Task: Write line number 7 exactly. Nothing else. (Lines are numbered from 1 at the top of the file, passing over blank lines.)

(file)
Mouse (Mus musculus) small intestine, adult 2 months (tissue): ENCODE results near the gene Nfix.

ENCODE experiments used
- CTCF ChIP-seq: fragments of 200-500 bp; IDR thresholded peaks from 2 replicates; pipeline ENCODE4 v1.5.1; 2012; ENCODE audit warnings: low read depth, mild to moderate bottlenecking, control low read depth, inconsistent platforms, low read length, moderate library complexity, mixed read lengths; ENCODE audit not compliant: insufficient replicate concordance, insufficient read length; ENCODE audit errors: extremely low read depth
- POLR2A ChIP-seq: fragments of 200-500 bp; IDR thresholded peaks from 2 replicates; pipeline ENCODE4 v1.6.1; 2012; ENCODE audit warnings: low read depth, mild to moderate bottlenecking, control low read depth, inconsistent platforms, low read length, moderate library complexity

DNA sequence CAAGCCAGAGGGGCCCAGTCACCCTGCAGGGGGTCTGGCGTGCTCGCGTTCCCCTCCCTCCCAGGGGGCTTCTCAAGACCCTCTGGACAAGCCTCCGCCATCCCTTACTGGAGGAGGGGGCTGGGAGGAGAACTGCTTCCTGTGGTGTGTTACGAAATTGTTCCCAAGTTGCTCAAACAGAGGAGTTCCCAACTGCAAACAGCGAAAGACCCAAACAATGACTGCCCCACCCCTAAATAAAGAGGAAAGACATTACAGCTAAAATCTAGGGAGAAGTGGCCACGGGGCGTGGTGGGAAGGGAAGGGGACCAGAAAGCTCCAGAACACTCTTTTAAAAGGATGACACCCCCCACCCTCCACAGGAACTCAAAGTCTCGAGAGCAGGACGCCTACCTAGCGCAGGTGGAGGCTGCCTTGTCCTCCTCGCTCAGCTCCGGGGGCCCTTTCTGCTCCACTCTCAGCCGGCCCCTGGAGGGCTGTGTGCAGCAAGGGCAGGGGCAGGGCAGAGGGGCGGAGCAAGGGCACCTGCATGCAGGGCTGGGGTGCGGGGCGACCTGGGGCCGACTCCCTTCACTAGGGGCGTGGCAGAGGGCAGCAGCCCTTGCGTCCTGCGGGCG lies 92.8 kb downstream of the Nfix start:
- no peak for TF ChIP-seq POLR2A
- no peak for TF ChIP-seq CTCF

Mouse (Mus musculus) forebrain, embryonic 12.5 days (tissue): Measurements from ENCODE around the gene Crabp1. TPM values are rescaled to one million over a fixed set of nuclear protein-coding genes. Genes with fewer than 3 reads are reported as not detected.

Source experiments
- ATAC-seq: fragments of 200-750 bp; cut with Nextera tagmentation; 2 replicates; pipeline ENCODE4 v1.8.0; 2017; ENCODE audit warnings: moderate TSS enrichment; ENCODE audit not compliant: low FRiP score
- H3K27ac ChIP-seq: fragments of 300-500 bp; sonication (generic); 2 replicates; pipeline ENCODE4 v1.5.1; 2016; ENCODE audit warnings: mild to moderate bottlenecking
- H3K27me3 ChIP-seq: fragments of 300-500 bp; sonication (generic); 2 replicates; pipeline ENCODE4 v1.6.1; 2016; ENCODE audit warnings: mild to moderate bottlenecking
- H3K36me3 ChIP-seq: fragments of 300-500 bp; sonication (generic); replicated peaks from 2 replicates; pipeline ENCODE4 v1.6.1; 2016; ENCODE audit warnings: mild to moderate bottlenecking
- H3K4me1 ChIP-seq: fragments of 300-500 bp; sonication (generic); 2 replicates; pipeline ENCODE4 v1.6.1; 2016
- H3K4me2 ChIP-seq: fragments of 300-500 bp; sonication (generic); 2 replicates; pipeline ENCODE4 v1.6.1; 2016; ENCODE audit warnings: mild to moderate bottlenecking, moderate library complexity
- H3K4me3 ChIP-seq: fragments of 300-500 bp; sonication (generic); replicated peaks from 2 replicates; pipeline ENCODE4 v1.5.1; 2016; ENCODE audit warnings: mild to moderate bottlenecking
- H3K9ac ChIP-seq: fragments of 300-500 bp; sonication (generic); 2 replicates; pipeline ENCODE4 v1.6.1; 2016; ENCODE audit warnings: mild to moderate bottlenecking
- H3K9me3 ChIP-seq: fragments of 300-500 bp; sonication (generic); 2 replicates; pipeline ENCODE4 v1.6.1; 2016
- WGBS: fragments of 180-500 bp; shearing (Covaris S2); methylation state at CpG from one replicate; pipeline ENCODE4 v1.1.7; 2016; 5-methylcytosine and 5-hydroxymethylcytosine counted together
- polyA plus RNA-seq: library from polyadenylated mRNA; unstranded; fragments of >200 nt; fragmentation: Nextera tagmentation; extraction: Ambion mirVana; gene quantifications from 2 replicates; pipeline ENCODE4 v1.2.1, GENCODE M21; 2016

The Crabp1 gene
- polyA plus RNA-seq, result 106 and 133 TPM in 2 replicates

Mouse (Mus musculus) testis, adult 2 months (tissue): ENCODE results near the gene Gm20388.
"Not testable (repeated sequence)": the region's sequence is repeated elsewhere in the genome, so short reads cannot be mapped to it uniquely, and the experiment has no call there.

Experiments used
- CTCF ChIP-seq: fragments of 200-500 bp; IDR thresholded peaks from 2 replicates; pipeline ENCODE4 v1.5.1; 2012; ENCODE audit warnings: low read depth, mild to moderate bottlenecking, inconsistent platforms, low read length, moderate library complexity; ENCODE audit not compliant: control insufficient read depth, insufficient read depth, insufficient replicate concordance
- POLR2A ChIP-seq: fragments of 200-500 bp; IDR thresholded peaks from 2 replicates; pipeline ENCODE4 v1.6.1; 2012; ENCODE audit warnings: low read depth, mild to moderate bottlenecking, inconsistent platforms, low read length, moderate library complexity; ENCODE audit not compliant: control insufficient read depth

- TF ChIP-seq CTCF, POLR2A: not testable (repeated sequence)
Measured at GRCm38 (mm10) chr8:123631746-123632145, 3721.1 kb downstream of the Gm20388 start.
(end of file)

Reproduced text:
- no peak for TF ChIP-seq CTCF